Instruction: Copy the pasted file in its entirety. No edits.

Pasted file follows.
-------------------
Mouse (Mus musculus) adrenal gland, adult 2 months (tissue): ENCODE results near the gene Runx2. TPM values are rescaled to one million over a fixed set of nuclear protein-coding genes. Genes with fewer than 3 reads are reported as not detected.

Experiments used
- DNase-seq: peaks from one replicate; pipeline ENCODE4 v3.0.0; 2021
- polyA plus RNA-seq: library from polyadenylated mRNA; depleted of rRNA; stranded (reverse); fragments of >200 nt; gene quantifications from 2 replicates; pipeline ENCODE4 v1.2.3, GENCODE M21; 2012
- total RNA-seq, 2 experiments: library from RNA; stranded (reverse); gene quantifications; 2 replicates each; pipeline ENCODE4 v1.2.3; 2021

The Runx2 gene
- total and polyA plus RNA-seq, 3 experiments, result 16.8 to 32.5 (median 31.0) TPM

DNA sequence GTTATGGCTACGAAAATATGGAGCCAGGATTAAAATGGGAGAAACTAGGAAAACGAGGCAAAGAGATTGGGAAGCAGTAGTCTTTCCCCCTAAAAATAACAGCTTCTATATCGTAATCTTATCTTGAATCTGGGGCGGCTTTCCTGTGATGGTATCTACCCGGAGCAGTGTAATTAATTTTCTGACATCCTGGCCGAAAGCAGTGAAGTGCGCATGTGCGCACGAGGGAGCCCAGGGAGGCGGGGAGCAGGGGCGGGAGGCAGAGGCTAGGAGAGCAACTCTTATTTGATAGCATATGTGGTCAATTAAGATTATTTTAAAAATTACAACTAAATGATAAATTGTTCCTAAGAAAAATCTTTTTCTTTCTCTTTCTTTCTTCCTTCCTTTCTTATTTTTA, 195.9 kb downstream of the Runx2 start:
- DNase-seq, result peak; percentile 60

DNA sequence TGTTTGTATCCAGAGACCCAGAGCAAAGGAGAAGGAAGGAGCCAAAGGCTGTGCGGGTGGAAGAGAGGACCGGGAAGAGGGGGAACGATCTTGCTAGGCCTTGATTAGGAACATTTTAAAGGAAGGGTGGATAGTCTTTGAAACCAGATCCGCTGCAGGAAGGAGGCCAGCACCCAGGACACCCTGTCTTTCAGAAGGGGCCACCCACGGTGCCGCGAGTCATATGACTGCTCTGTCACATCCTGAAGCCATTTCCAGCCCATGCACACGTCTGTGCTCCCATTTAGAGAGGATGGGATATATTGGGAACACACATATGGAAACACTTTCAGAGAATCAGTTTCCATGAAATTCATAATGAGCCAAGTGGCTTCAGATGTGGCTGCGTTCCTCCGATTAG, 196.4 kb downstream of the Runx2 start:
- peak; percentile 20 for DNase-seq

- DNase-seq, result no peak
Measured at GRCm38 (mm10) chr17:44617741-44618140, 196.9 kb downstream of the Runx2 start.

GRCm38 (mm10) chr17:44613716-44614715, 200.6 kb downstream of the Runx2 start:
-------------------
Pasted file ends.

Mouse (Mus musculus) adrenal gland, adult 2 months (tissue): ENCODE results near the gene Runx2. TPM values are rescaled to one million over a fixed set of nuclear protein-coding genes. Genes with fewer than 3 reads are reported as not detected.

Experiments used
- DNase-seq: peaks from one replicate; pipeline ENCODE4 v3.0.0; 2021
- polyA plus RNA-seq: library from polyadenylated mRNA; depleted of rRNA; stranded (reverse); fragments of >200 nt; gene quantifications from 2 replicates; pipeline ENCODE4 v1.2.3, GENCODE M21; 2012
- total RNA-seq, 2 experiments: library from RNA; stranded (reverse); gene quantifications; 2 replicates each; pipeline ENCODE4 v1.2.3; 2021

The Runx2 gene
- total and polyA plus RNA-seq, 3 experiments, result 16.8 to 32.5 (median 31.0) TPM

DNA sequence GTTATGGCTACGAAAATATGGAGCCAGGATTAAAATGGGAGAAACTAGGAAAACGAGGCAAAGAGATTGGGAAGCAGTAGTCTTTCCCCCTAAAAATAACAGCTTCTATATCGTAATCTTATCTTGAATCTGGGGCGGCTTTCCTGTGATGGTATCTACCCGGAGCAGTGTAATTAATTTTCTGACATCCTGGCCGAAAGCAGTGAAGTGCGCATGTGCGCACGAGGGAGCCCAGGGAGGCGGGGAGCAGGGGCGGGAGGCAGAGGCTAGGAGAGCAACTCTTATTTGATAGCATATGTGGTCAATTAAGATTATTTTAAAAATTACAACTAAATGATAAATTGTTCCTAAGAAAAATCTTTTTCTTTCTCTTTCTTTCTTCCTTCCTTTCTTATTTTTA, 195.9 kb downstream of the Runx2 start:
- DNase-seq, result peak; percentile 60

DNA sequence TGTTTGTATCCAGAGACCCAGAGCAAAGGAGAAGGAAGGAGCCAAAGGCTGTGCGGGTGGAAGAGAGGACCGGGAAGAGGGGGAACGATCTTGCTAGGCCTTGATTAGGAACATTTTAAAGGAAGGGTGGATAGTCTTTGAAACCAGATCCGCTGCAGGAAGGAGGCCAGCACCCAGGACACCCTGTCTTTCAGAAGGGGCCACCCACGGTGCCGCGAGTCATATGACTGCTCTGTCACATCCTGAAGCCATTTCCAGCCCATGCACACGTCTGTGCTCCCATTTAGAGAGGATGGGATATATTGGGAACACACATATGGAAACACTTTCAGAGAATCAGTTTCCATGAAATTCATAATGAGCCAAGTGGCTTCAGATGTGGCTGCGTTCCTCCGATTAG, 196.4 kb downstream of the Runx2 start:
- peak; percentile 20 for DNase-seq

- DNase-seq, result no peak
Measured at GRCm38 (mm10) chr17:44617741-44618140, 196.9 kb downstream of the Runx2 start.

GRCm38 (mm10) chr17:44613716-44614715, 200.6 kb downstream of the Runx2 start: